According to the food historians, both ancient Romans and Greeks enjoyed their shrimp – roasted over coals, glazed with honey, wrapped in fig leaves and prepared many other ways. Marco Polo also discovered that shrimp was also a major staple for the Chinese
Interestingly, the “shrimp cocktail,” is uniquely an American recipe calling for Tabasco sauce, a Louisiana invention. Developed in the early 1920’s, the decade of Prohibition, “cocktail” appetizers, such as shrimp cocktail were extremely popular. These appetizers were served in “cocktail glasses” originally meant for alcoholic beverages – quite an innovative use of stemware!
The word shrimp comes from the Middle English shrimpe, meaning “pygmy”. While shrimp may be small, they are anything but shrimp-y in their nutrition profile. Low in calories and saturated fat, shrimp are a wonderfully nutritious alternative to meat proteins. Shrimp also offers beneficial doses of omega-3 fatty acids which improve heart health, offer protection against Alzheimer’s, and may improve mood and reduce depression. Shrimp also provides great sources of vitamins and minerals including vitamin B12, niacin, iron, selenium, zinc and copper.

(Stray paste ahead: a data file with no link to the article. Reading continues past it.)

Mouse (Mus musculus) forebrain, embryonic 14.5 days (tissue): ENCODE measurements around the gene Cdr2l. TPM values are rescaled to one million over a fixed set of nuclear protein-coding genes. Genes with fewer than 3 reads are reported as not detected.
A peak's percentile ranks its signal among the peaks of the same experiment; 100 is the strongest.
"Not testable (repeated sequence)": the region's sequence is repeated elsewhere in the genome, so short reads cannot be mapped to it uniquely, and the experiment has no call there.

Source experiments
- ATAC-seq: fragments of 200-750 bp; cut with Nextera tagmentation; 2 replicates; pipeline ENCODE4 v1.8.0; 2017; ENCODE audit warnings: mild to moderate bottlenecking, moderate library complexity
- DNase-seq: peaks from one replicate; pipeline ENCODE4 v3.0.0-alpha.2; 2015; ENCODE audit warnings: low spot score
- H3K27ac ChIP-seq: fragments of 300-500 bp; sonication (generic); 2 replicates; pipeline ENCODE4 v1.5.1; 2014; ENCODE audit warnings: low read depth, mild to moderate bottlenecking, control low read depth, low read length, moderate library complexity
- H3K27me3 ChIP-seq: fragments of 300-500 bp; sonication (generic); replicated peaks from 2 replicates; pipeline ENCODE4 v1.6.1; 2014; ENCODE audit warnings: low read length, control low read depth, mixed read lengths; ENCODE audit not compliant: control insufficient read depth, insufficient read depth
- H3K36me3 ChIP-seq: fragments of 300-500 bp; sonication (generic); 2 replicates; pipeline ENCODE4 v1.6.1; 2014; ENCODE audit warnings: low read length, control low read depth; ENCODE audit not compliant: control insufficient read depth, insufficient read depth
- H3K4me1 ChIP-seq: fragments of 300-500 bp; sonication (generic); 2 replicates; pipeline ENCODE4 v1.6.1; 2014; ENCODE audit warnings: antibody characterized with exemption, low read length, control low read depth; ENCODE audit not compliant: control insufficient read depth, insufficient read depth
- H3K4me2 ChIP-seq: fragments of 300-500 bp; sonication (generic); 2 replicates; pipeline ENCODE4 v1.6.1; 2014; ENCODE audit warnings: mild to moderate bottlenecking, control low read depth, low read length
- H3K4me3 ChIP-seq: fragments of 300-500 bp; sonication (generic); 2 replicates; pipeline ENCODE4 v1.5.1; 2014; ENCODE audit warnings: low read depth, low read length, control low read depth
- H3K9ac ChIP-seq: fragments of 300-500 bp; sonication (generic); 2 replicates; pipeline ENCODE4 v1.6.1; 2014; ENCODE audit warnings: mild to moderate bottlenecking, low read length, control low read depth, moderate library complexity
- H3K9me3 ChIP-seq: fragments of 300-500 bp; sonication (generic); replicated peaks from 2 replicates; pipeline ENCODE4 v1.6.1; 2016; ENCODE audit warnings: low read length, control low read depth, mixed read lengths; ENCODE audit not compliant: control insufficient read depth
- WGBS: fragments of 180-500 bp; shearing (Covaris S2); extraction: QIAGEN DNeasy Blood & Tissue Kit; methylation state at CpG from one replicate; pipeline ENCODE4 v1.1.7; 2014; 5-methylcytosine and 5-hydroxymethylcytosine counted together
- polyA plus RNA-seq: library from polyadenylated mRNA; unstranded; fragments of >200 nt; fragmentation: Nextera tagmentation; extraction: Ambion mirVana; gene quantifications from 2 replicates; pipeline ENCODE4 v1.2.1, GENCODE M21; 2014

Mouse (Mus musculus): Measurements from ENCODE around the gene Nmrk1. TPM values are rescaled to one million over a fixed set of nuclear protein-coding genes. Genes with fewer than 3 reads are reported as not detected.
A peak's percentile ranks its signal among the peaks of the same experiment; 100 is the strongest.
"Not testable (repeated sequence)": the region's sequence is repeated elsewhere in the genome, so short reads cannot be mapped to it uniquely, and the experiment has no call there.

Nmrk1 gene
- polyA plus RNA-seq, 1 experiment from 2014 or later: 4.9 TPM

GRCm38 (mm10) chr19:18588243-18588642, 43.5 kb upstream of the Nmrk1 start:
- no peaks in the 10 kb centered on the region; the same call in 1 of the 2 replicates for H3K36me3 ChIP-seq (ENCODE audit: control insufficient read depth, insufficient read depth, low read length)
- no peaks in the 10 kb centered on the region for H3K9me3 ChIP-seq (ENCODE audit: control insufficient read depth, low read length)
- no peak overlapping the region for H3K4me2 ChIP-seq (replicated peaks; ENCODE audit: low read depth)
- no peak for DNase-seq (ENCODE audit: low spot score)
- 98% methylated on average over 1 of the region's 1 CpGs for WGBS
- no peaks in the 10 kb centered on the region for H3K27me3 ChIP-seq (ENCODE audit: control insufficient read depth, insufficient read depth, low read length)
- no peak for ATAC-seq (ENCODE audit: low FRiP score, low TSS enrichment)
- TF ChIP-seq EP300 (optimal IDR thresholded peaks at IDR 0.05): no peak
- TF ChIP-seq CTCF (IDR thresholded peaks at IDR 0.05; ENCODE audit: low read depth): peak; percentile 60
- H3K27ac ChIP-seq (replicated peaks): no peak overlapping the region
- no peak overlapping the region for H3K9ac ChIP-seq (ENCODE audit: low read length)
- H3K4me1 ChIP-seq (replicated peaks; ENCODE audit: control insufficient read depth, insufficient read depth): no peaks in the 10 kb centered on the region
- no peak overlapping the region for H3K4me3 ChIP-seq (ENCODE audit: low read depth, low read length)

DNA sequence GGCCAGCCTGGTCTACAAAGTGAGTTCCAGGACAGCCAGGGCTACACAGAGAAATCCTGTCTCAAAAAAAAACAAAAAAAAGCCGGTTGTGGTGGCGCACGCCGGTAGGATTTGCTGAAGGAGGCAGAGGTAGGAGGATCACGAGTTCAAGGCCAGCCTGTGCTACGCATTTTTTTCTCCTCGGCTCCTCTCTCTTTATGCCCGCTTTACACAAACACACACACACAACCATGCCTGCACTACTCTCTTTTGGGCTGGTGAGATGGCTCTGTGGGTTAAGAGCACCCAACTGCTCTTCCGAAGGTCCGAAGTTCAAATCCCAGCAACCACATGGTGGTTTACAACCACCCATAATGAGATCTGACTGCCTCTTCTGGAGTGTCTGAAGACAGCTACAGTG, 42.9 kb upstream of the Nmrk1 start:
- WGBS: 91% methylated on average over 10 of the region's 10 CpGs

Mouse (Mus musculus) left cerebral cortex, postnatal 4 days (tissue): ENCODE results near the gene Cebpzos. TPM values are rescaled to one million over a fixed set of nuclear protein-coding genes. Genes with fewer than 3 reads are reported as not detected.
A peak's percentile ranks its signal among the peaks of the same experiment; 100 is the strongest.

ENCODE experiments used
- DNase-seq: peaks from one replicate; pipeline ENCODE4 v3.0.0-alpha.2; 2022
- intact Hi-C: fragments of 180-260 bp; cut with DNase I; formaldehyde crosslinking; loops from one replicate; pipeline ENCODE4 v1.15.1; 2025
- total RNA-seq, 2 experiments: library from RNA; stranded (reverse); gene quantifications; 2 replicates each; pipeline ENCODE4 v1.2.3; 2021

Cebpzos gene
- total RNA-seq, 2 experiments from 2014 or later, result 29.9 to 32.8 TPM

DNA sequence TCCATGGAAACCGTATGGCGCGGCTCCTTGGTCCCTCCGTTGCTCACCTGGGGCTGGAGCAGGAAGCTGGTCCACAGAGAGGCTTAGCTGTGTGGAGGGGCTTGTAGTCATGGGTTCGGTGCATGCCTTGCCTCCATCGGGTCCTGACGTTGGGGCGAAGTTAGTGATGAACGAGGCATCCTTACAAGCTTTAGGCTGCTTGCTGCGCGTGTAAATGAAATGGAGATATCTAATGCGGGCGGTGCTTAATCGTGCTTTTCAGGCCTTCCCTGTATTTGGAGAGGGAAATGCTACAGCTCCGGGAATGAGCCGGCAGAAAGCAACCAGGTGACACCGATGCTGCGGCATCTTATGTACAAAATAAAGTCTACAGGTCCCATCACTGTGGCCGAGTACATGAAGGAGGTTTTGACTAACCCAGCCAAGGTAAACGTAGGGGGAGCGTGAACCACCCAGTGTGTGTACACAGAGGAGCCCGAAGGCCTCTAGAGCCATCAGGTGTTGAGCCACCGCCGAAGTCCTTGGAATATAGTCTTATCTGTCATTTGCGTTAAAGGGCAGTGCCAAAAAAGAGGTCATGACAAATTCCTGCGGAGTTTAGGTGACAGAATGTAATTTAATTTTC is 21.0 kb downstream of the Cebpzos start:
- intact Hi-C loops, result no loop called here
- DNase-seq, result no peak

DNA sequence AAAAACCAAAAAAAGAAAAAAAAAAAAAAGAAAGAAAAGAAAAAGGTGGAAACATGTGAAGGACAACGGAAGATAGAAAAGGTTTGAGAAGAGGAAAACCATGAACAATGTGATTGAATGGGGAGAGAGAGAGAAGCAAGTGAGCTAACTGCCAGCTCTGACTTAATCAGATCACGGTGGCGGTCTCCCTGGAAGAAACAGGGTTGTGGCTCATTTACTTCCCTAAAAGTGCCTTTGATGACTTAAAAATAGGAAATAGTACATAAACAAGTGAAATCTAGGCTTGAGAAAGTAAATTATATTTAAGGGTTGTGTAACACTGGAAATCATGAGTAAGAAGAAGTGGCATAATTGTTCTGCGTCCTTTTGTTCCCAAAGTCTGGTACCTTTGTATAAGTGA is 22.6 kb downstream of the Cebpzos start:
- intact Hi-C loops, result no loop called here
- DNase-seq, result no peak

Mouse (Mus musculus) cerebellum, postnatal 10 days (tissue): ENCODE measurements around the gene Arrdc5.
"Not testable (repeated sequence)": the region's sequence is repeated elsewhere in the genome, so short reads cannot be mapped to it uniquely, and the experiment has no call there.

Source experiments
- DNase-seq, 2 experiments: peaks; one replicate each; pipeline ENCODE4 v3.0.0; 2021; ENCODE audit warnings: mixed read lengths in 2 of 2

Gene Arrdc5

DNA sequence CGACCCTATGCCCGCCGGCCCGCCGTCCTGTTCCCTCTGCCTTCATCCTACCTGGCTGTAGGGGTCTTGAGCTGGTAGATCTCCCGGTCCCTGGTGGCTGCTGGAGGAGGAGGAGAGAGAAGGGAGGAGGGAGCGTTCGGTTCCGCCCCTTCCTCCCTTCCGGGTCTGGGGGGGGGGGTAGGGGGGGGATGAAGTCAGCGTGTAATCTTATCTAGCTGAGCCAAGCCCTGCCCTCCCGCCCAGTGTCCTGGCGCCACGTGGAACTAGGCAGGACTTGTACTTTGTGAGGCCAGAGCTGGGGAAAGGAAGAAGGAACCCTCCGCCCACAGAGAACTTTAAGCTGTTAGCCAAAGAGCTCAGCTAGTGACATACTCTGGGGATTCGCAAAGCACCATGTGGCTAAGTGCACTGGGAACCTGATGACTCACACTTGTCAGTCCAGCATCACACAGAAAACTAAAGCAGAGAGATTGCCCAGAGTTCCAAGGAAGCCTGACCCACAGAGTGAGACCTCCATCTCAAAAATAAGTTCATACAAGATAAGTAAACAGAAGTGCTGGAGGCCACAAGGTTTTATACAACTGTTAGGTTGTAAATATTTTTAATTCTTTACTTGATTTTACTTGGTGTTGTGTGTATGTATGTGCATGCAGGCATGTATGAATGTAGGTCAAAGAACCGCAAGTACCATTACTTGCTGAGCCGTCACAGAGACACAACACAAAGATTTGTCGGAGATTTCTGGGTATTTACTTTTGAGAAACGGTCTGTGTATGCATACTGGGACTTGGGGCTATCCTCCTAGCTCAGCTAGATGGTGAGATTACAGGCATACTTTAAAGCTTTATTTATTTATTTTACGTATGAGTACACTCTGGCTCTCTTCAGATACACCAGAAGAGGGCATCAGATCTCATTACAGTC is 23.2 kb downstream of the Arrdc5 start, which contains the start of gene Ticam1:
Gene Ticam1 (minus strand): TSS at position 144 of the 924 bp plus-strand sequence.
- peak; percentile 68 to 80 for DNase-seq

A great nutrition profile, a rich American culinary history, and the #1 favorite seafood in the USA. Mmmmm. We’re getting hungry!
Age to introduce: 2-3 years old. Shrimp are a choking hazard for small children.
CAUTION Allergy: Shrimp and other shellfish are considered a common allergen.
Kid-Friendly Treat: Crispy Coconutty Shrimp
The tropical sweetness of coconut combined with shrimp is a true winner. Served in many restaurants, coconut shrimp are often deep fried arriving at your table dripping with unhealthy amounts of fat. This variation uses less oil, delivers a crispy texture and restaurant quality flavor!